Another test of the relation between tetraploidy and the perennial habit involved the identification of parthenogenetic diploids in the progeny of E. perennis to determine whether they would be annual or perennial. In diploid maize parthenogenetic haploids occur with an average frequency of about 1:2000, and in tetraploid maize parthenogenetic diploids occur with an average frequency of about 1:1000. Data from greenhouse material of perennial teosinte (teosinte is a short-day plant which normally flowers during November in this latitude) accumulated during the past 10 years indicate that haploid parthenogenesis is extremely rare in this species, In this experiment, the results of which are summarized in the accompanying table, various stocks of perennial teosinte were used, including a culture from rhizomes collected at the type locality in Mexico (E16-515), a seedling from seed harvested from the type material in Mexico (E13-533), selfed progeny of E16-515 (2660), selfed progeny of E13-533 (2661), the spontaneous tetraploid mutant (1359-10) and the tetraploid seedling (1625 B-1) from the annual portion of this plant.

Seedling progenies obtained from various perennial
teosinte × diploid corn crosses, 1932-1941

Perennial teosinte stocks

  E13-533 E16-515 1359-10 1625 B-1 2660
1932 15 80 42  
1933 1028 1417  
1934 565 126 485 317 1132 1141   428
1935 570 860 875 784 1040 415  
1936 149 1263 166 22 117 1156  
1937 16 1410 142 34 143 1081   137
1938 91 1345 310 47 265 1524  
1939   1125 263 44   1695 197  
1940 134 405 11 68   2490 20  
1941 177 1148 320 43 754   89 140
Totals 2745 9179 2614 1359 3451 9502 306 705
Grand Total 29,869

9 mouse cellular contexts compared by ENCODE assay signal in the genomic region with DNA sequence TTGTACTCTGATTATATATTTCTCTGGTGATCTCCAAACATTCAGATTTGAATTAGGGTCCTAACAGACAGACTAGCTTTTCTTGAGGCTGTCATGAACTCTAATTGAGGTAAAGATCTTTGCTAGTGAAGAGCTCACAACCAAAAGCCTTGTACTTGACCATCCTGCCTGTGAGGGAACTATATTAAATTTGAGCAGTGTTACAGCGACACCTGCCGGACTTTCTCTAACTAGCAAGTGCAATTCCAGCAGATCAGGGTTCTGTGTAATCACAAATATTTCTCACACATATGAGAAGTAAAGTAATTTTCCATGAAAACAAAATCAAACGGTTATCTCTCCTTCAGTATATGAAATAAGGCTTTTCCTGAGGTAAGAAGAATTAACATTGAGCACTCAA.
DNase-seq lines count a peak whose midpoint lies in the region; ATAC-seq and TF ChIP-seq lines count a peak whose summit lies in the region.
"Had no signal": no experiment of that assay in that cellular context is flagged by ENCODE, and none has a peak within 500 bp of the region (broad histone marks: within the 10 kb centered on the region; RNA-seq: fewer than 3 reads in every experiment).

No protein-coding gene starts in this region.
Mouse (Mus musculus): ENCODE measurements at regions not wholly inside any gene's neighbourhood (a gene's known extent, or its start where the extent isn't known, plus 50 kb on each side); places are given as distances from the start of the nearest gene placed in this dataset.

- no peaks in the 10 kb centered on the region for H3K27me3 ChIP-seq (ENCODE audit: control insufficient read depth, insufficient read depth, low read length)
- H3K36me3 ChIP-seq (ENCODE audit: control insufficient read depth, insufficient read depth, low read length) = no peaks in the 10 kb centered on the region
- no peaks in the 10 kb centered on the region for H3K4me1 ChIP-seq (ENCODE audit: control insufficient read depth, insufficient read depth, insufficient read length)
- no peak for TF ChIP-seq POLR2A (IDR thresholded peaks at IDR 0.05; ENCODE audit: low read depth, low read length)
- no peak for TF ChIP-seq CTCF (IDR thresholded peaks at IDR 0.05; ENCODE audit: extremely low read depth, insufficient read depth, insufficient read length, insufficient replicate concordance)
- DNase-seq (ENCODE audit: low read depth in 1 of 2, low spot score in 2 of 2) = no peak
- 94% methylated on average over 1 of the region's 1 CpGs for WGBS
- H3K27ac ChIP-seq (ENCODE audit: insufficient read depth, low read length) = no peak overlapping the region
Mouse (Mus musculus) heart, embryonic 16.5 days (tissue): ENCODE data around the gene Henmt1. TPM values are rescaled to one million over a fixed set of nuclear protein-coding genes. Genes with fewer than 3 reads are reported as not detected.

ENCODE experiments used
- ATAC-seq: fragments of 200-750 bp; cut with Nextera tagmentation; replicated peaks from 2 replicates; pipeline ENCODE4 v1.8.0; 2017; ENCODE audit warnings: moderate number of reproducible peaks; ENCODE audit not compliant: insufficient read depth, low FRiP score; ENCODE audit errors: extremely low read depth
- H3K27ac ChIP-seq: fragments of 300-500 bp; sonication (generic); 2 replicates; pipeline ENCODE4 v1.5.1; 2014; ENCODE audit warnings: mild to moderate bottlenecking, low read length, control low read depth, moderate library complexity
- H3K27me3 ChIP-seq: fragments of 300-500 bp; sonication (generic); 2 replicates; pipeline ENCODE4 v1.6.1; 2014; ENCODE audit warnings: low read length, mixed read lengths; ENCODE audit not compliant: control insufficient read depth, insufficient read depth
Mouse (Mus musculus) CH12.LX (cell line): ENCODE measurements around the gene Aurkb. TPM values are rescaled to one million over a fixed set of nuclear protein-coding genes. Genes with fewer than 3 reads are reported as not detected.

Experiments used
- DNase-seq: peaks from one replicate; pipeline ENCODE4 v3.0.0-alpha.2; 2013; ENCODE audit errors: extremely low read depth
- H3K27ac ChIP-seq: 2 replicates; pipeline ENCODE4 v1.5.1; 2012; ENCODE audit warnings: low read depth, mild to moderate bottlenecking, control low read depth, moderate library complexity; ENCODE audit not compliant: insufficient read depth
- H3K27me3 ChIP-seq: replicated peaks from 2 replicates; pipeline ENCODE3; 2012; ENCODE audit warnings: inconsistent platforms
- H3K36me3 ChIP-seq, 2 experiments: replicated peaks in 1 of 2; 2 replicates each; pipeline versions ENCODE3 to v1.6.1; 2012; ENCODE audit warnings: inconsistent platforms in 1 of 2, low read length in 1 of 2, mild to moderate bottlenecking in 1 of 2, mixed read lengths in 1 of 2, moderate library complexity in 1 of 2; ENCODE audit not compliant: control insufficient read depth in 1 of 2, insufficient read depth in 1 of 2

Perennial teosinte is propagated vegetatively with the greatest of ease and no difficulty is experienced in maintaining individual clones indefinitely. To facilitate the identification of parthonogenatic individuals in the seedling stage, the perennial teosinte stocks were crossed with corn pollen of the constitution A B Pl C Rg Pr or a B Pl lg. The triploid hybrid seedlings of these crosses would be purple and under suitable cultural conditions could be distinguished readily from maternal, weak sun-red seedlings. Parthonogenetic seedlings of paternal origin would be either purple with green anthers at maturity or green liguleless. One parthenogenetic maternal diploid and one parthenogenetic paternal haploid were identified among the 29,861 seedlings from the perennial teosinte × diploid corn crosses grown during the period from 1932 to 1941 inclusive. The maternal diploid appeared in the 1936 progeny of culture 2661, which in that year contained 1156 seedlings. This exceptional diploid had the annual growth habit. It tillered profusely, but produced no rhizomes and after forming a few aborted tassels the plant died at about the same time annual teosinte plants of the same age mature and then die. The parthenogenetic haploid of paternal origin had narrow leaves and otherwise resembled teosinte in the early seedling state, except that it was a diminutive seedling and had the purple color of the pollen parent; later in ontogeny it became typically maize-like and was indistinguishable from ordinary maternal haploids of the same stock.